"At my feet," he wrote in the small journal he carried, "lay the great Central Valley of California, level and flowery, like a lake of pure sunshine, forty or fifty miles wide, five hundred miles long." And lifting his head up from the valley, he saw the eastern walls of the Central Valley, the Sierra mountains. "Miles in height, and so gloriously colored and radiant," the Sierras seemed to him, "not clothed with light, but wholly composed of it, like the wall of some celestial city." Along the ridge of the mountains and extending a distance down was "a rich pearl-gray belt of snow" and below it a "belt of blue and dark purple, marking the extension of the forests" and stretching along the base of the range a "broad belt of rose purple." All of these colors, he writes, "from the blue sky to the yellow valley smoothly blending as they do in a rainbow, making a wall of light ineffably fine" should be called the "Range of Light."

Throughout the history of the western story genre this type of observation of a valley would be one of the central images of western stories. It was the image of characters standing on the brink of a valley and contemplating their arrival at last after the many trials of the journey. But with Muir it is almost as if this image is seen for the first time in American literature.

(e) Canyon

A canyon, like a valley, is also a lower level landscape. However, has a different symbolism than a valley. There is little peacefulness and fertility associated with canyons. They are often the product of the relentless cutting of rivers through hard rock in arid climates. This process of a river or ice carving itself deep through the land leaves a great scar in the land.

And rather than being cradled by gently sloping hills, canyons are usually bounded by dramatic walls which reach almost straight up. The cliffs of rock which contain canyons serve as places of ambush in western stories and have been the scene of many bloody battles. It is the place that the wagon train is most likely to get "bushwacked" or the outlaw most likely to get trapped by the posse such as in the film The Ballad Of Gregorio Cortez.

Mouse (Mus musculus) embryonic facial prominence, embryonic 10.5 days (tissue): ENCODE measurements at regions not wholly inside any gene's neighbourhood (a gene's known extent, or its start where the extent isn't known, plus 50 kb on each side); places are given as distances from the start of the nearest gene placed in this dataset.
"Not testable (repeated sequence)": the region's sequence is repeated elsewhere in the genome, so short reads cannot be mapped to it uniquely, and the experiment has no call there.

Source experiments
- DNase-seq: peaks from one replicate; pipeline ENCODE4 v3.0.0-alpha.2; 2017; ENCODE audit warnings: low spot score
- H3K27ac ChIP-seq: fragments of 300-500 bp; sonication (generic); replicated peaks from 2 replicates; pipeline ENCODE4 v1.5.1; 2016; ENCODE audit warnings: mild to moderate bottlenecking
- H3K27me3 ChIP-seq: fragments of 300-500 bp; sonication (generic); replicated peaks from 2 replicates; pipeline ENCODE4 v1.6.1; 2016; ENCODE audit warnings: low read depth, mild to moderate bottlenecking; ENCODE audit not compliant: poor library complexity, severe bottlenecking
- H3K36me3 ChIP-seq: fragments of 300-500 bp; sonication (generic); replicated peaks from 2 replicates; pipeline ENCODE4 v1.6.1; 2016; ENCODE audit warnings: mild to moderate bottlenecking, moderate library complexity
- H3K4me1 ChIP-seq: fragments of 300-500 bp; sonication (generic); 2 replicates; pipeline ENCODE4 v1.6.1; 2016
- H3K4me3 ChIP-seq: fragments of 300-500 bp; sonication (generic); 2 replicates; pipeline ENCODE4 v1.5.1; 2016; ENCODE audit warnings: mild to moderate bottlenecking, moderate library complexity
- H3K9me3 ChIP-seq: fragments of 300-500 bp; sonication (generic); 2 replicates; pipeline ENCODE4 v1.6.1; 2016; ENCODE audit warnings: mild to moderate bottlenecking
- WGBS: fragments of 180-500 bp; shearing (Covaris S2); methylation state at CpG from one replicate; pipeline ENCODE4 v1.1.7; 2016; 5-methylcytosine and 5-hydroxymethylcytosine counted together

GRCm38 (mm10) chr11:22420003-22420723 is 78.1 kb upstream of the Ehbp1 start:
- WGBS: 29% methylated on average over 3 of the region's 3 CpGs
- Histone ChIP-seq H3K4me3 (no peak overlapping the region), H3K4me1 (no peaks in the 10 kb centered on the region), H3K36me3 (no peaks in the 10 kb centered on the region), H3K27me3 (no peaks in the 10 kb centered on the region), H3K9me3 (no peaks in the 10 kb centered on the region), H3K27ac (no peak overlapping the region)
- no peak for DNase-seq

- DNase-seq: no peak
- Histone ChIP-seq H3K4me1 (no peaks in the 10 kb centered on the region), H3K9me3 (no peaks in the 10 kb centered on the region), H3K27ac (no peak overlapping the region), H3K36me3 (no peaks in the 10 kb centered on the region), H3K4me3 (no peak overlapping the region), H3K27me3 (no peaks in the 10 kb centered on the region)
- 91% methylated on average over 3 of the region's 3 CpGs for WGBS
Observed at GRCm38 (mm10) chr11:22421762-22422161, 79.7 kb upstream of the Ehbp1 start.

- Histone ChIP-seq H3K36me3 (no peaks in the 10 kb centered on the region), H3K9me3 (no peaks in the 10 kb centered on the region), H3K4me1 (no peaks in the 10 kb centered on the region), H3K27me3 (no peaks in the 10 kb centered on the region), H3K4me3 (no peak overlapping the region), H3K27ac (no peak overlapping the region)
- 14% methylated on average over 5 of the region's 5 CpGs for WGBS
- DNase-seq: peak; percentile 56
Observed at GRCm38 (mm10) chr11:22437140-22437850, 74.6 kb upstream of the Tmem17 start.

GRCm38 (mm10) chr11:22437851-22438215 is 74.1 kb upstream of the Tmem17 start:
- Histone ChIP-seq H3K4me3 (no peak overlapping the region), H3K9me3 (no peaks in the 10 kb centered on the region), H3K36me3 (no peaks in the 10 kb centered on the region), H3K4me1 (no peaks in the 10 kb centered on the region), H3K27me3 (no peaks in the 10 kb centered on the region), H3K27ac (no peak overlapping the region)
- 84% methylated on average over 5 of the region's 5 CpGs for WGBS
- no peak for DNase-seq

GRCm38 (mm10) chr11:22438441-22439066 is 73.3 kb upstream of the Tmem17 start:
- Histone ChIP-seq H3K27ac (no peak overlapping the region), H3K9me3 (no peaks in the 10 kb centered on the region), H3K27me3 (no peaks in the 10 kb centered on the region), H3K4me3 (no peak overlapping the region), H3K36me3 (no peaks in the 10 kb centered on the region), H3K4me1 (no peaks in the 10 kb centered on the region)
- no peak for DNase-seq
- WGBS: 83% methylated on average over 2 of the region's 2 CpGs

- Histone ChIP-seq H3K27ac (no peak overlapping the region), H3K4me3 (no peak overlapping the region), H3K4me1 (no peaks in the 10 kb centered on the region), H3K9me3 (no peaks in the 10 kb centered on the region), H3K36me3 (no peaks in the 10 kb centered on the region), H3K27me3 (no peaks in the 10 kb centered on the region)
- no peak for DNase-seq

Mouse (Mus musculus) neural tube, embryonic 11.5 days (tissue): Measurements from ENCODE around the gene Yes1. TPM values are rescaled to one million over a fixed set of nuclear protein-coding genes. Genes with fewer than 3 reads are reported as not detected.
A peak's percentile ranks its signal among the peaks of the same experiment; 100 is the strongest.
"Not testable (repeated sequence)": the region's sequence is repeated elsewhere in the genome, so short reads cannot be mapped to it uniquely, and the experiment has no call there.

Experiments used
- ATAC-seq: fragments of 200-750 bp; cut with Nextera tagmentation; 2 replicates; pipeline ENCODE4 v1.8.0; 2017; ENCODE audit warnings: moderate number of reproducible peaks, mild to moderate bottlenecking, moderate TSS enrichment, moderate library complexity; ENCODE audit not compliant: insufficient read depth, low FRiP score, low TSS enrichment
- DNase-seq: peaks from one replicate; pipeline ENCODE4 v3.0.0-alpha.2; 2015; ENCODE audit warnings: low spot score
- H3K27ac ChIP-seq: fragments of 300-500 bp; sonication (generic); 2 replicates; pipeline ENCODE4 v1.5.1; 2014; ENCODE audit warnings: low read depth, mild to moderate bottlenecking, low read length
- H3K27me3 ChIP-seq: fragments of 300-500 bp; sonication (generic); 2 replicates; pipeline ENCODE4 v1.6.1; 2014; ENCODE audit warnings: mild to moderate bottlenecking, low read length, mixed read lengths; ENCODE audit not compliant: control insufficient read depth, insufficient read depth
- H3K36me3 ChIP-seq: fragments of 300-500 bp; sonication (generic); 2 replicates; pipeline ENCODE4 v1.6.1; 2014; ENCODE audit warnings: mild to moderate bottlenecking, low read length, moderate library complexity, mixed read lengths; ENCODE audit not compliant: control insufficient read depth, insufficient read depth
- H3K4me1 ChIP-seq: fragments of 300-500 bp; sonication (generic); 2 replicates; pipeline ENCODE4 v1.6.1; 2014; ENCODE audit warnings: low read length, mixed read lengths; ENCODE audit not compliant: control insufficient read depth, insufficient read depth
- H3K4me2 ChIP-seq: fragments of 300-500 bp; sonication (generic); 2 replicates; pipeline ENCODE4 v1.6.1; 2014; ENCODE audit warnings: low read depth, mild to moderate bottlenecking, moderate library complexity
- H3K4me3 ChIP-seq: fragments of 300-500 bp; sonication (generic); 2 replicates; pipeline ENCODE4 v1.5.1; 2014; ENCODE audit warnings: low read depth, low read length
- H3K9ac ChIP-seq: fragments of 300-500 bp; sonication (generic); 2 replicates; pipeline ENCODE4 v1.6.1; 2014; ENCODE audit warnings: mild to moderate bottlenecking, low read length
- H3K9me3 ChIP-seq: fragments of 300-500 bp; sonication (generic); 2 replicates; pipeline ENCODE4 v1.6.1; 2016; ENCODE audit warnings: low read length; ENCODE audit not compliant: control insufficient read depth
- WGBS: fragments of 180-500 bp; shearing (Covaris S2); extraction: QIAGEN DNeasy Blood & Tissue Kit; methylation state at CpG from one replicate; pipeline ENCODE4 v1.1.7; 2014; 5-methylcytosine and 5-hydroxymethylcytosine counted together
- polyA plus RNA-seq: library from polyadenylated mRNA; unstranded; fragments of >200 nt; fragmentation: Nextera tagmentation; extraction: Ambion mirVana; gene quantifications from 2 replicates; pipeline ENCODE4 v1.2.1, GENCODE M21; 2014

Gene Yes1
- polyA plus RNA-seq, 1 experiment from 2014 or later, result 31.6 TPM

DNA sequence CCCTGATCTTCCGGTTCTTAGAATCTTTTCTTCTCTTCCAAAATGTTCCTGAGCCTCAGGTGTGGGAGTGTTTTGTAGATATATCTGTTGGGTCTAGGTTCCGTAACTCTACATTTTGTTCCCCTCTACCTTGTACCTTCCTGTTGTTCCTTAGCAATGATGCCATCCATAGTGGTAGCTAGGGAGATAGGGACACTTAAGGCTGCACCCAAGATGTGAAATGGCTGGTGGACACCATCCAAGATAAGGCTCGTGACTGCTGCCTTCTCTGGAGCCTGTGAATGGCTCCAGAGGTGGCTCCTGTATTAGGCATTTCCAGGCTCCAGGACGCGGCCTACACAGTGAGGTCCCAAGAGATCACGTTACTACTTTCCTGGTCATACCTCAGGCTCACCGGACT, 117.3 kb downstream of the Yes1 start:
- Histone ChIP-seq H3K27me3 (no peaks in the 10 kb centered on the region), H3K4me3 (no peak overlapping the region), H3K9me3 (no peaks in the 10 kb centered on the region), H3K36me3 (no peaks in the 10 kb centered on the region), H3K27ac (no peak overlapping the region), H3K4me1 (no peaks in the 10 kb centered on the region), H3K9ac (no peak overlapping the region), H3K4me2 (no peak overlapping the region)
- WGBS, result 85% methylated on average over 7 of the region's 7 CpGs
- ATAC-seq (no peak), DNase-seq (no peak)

(f) Caves

The symbolism of a cave relates to containment, enclosure and the mythological underworld. Cirlot writes that it is probably related to the general symbolism "of containment, of the enclosed or concealed." Jung, in his book Psychology And Alchemy, notes that the cave stands for security and impregnability of the unconsciousness. It appears fairly often in emblematic and mythological iconography as the meeting-place for figures of deities, forebears or archtypes, and becomes an objective image of Hades.

J.C. Cooper emphasizes the underworld and initiation characteristics of caves:

"Initiation ceremonies most frequently took place in a cave as symbolic of the underworld and the sepulchre where death took place prior to rebirth and illumination. As a place of initiation it was also a secret place, the entrance to which was hidden from the profane by a labyrinth or dangerous passage, often guarded by some monster or supernatural person, and entry could only be gained by overcoming the opposing force. Entering the cave is also re-entry into the womb of Mother Earth, as with cave burials. Passing through the cave represents a change of state, also achieved by overcoming dangerous powers."

The cave has found a popular place as background setting in adventure stories like those from Robert Louis Stevenson or the Hardy Boys series of stories. It also emerged as background in many popular films such as the Steven Speilberg film Indiana Jones and the Temple of Doom.